I filled my bedroom with plants when I started finding chemotherapy too hard. All types: cacti, succulents, snake, zebra, prayer plants; bonsai tree, aloe vera, peace lilies. I remember buying the prayer plant specifically. It was a bleak day in chemo-land; I was faltering and losing my footing in the world around me, but most importantly, inside me – that’s where the magic happens. Inside. I know that’s why I love plants. You can see their inside magic take shape in their outward appearance – instantly. They don’t think to hide their magic. Or question it. They do not doubt their green pristine. Or feel the need to explain their dead leaves, the quiet cocoon – the wintering we all go through.
I love the way they move; the way they unfurl and uncurl new pristine green leaves. I love how they have stayed the course with me. Fresh curling greener than green, already-there-leaves unfurl as promises we whisper to ourselves in those quiet moments, or to each other in bed. Your arms around me where it still hurts. Where I am still numb after three consecutive surgeries. After my second surgery I came home from hospital to a freshly painted bedroom - the most beautiful rich, dark green. I had chosen the colour and my friend had painted it. It was such a gift. A stunning backdrop to enjoy the movement and shades of verdant green hues sprouting and whirling, living their own lives around my room; watching growth as I quietly healed myself, my body knitting back together.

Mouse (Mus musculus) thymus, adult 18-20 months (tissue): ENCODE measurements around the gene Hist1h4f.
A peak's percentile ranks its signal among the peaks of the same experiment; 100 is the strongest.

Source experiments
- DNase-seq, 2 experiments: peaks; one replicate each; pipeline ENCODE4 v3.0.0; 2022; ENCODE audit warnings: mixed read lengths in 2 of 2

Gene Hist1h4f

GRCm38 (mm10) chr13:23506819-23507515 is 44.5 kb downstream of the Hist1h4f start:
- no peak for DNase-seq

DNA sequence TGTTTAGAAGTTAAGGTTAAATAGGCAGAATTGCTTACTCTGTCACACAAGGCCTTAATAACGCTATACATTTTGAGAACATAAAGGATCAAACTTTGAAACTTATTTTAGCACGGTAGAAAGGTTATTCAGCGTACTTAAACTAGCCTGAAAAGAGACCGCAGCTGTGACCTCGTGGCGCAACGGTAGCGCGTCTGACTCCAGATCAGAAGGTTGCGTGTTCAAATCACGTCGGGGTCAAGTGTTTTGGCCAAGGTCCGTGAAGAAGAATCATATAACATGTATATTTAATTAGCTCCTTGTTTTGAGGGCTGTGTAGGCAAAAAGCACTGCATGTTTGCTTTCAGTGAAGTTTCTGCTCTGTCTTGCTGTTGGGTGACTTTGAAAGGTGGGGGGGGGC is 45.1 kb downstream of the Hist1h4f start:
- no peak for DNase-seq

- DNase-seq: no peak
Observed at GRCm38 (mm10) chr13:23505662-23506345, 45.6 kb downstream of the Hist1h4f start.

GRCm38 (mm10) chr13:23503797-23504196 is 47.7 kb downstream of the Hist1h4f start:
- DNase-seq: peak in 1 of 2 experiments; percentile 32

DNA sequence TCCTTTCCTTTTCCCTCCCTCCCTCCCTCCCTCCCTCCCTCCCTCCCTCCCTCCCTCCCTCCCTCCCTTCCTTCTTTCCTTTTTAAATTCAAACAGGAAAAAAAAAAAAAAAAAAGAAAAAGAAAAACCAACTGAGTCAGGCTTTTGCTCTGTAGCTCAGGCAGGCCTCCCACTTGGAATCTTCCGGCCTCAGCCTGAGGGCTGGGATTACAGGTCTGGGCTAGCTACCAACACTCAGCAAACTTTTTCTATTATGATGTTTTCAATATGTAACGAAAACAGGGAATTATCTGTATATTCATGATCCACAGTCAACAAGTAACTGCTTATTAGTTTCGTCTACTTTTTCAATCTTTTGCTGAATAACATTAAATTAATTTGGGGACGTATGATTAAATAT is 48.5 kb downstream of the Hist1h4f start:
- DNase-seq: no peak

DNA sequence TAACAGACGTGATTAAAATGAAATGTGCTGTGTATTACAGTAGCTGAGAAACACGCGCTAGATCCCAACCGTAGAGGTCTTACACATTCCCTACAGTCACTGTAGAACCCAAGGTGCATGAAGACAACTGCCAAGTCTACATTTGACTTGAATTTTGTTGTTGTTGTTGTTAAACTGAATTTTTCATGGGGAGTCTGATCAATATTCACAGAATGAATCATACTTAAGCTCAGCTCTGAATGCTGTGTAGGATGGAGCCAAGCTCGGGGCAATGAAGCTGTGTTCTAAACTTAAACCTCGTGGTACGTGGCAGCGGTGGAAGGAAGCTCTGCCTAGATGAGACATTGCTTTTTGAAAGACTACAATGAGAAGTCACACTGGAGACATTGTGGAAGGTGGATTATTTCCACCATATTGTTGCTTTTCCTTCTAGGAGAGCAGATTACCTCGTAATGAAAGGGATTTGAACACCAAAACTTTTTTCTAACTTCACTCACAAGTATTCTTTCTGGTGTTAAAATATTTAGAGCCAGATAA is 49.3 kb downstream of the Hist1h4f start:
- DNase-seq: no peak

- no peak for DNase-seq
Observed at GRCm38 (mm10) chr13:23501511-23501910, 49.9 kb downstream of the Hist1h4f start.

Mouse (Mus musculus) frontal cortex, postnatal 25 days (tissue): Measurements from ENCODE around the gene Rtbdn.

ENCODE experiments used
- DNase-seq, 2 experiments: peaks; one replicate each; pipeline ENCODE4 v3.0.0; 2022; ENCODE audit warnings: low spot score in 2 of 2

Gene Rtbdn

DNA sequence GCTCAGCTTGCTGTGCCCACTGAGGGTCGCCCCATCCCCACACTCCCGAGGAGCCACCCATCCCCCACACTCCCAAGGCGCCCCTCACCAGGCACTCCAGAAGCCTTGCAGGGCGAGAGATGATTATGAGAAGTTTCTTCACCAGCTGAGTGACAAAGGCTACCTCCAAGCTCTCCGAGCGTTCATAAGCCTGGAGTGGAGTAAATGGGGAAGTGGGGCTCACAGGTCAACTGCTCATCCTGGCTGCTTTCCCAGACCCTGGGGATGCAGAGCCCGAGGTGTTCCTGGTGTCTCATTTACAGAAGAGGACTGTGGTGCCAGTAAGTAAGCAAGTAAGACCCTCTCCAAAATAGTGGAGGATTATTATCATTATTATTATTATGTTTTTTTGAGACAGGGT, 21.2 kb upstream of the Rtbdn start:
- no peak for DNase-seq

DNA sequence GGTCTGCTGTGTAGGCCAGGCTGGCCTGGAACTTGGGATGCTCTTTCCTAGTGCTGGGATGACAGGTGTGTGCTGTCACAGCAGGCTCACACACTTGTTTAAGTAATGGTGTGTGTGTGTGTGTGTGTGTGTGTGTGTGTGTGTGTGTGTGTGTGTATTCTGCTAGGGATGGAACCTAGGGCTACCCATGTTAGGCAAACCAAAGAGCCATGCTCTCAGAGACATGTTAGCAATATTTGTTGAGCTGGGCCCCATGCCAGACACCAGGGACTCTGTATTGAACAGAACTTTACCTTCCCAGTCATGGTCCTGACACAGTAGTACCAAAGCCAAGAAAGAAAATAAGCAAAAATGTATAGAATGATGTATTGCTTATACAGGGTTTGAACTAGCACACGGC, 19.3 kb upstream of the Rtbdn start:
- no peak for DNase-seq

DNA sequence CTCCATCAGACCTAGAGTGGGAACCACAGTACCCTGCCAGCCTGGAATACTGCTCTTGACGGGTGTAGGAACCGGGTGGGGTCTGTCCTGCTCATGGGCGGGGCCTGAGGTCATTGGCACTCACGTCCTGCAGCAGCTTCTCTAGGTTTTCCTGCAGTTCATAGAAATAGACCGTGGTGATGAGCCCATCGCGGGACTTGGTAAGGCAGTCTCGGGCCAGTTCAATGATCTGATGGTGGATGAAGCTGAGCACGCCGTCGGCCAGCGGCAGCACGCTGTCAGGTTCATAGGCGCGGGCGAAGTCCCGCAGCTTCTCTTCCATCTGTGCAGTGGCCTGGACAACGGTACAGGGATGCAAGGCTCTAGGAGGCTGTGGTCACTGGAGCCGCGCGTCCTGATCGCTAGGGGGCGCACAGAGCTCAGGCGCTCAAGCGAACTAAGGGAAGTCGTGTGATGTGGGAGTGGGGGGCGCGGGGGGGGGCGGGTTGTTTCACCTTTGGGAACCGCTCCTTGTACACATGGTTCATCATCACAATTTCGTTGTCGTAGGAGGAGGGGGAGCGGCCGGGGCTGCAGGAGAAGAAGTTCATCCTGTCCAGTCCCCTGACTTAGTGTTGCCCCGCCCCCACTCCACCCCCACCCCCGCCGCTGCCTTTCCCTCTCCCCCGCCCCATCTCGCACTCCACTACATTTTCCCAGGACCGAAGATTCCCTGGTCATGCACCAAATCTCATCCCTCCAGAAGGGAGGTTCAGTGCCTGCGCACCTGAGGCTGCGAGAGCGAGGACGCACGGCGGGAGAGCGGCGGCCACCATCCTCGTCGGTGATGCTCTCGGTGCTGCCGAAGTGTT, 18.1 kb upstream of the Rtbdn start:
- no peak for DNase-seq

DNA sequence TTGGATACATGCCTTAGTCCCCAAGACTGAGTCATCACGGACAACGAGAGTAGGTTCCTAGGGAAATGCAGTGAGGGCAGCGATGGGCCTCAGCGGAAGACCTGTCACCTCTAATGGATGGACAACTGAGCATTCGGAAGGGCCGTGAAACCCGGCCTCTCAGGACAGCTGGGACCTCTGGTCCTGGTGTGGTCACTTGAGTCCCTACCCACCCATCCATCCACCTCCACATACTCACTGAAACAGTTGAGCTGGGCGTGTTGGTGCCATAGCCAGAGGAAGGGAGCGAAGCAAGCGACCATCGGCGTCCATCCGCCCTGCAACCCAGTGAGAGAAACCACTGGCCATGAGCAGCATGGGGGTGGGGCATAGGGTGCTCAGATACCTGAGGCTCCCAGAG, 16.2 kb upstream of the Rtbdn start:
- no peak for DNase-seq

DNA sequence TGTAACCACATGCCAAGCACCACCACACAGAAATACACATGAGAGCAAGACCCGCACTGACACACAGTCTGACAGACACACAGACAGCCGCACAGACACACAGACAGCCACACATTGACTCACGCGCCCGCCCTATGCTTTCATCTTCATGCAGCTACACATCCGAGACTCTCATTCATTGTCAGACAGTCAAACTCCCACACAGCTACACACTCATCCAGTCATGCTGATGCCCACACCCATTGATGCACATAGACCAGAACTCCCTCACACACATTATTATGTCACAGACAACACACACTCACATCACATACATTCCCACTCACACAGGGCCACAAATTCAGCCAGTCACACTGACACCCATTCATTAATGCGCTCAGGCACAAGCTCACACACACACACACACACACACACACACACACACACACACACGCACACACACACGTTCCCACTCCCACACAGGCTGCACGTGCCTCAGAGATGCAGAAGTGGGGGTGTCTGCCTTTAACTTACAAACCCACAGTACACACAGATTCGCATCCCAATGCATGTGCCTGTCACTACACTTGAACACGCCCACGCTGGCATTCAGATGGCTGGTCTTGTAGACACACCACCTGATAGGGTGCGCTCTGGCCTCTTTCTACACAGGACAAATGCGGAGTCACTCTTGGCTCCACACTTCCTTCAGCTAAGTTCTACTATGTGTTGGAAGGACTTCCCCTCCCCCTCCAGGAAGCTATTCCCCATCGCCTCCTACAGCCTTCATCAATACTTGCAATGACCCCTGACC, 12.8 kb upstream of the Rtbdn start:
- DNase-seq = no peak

I am looking at Baby Jane particularly today – a cheese plant propagated by my neighbour - because I noticed this morning as I was getting dressed, feeling so alone, that Baby Jane – from what looked like a dead leaf has grown a baby herself. I stopped and I said to myself, from the broken, from the brown leaves comes new life.
What looked like a withered shell of a leaf was a protective layer for a brand-new leaf, the emerald green a hue of the brightest hope. And I made a mental note to take a picture to send to my neighbour, Zoe, and tell her, guess what Baby Jane has had a baby of her own.
And as I pulled my jeans up, the loneliness was replaced by a deep settling peaceful feeling: new shoots are new shoots, no more how long they take to grow.
Watching my plants reminds me of the magic inside me and how it takes time with humans to start to see the fresh curl of green. It’s much slower for us. We grow slower than plants, that’s true, but we regenerate and heal, urging always towards balance. New shoots are new shoots no matter how long it takes them to sprout.
Katie Murray is the Skin Elixir resident writer and a published non fiction and fiction writer in various publications including Wildfire Magazine and Yellow Arrow Journal. Katie will be publishing her bi monthly blog post. So be sure to head back for more of her journey and beautiful writing. I am honoured to have her positivity and beauty in my life. 🌱
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